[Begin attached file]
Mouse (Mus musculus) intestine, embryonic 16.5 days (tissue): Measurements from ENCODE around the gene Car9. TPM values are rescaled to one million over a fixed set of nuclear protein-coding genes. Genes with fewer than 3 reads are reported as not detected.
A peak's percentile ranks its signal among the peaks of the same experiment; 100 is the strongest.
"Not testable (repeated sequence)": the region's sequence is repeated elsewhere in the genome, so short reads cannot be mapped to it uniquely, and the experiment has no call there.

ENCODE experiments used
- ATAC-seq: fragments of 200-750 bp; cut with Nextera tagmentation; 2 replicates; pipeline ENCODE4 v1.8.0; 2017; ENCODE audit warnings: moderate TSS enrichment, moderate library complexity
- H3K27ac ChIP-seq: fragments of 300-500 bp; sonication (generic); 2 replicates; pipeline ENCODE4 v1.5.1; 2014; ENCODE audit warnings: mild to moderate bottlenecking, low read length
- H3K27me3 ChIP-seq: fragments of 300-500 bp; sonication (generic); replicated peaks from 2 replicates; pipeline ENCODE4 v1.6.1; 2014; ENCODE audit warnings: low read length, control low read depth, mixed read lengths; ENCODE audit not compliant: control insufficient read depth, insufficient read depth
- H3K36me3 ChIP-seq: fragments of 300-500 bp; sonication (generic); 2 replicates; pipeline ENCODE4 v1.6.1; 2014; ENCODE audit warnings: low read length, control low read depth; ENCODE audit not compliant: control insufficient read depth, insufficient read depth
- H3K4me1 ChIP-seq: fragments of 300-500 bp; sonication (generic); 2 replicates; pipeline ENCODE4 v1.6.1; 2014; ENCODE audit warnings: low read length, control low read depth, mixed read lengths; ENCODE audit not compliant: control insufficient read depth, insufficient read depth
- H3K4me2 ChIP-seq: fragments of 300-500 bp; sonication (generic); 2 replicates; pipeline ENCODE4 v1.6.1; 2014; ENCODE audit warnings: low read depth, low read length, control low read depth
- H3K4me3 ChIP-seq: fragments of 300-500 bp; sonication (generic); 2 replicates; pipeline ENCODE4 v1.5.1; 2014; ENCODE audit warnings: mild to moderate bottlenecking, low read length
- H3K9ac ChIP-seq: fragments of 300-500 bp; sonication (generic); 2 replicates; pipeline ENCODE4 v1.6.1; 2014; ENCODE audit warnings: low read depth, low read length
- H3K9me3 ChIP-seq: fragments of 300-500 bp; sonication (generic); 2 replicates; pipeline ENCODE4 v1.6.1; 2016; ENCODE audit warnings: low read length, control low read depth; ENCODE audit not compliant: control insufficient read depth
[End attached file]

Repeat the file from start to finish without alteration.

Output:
Mouse (Mus musculus) intestine, embryonic 16.5 days (tissue): Measurements from ENCODE around the gene Car9. TPM values are rescaled to one million over a fixed set of nuclear protein-coding genes. Genes with fewer than 3 reads are reported as not detected.
A peak's percentile ranks its signal among the peaks of the same experiment; 100 is the strongest.
"Not testable (repeated sequence)": the region's sequence is repeated elsewhere in the genome, so short reads cannot be mapped to it uniquely, and the experiment has no call there.

ENCODE experiments used
- ATAC-seq: fragments of 200-750 bp; cut with Nextera tagmentation; 2 replicates; pipeline ENCODE4 v1.8.0; 2017; ENCODE audit warnings: moderate TSS enrichment, moderate library complexity
- H3K27ac ChIP-seq: fragments of 300-500 bp; sonication (generic); 2 replicates; pipeline ENCODE4 v1.5.1; 2014; ENCODE audit warnings: mild to moderate bottlenecking, low read length
- H3K27me3 ChIP-seq: fragments of 300-500 bp; sonication (generic); replicated peaks from 2 replicates; pipeline ENCODE4 v1.6.1; 2014; ENCODE audit warnings: low read length, control low read depth, mixed read lengths; ENCODE audit not compliant: control insufficient read depth, insufficient read depth
- H3K36me3 ChIP-seq: fragments of 300-500 bp; sonication (generic); 2 replicates; pipeline ENCODE4 v1.6.1; 2014; ENCODE audit warnings: low read length, control low read depth; ENCODE audit not compliant: control insufficient read depth, insufficient read depth
- H3K4me1 ChIP-seq: fragments of 300-500 bp; sonication (generic); 2 replicates; pipeline ENCODE4 v1.6.1; 2014; ENCODE audit warnings: low read length, control low read depth, mixed read lengths; ENCODE audit not compliant: control insufficient read depth, insufficient read depth
- H3K4me2 ChIP-seq: fragments of 300-500 bp; sonication (generic); 2 replicates; pipeline ENCODE4 v1.6.1; 2014; ENCODE audit warnings: low read depth, low read length, control low read depth
- H3K4me3 ChIP-seq: fragments of 300-500 bp; sonication (generic); 2 replicates; pipeline ENCODE4 v1.5.1; 2014; ENCODE audit warnings: mild to moderate bottlenecking, low read length
- H3K9ac ChIP-seq: fragments of 300-500 bp; sonication (generic); 2 replicates; pipeline ENCODE4 v1.6.1; 2014; ENCODE audit warnings: low read depth, low read length
- H3K9me3 ChIP-seq: fragments of 300-500 bp; sonication (generic); 2 replicates; pipeline ENCODE4 v1.6.1; 2016; ENCODE audit warnings: low read length, control low read depth; ENCODE audit not compliant: control insufficient read depth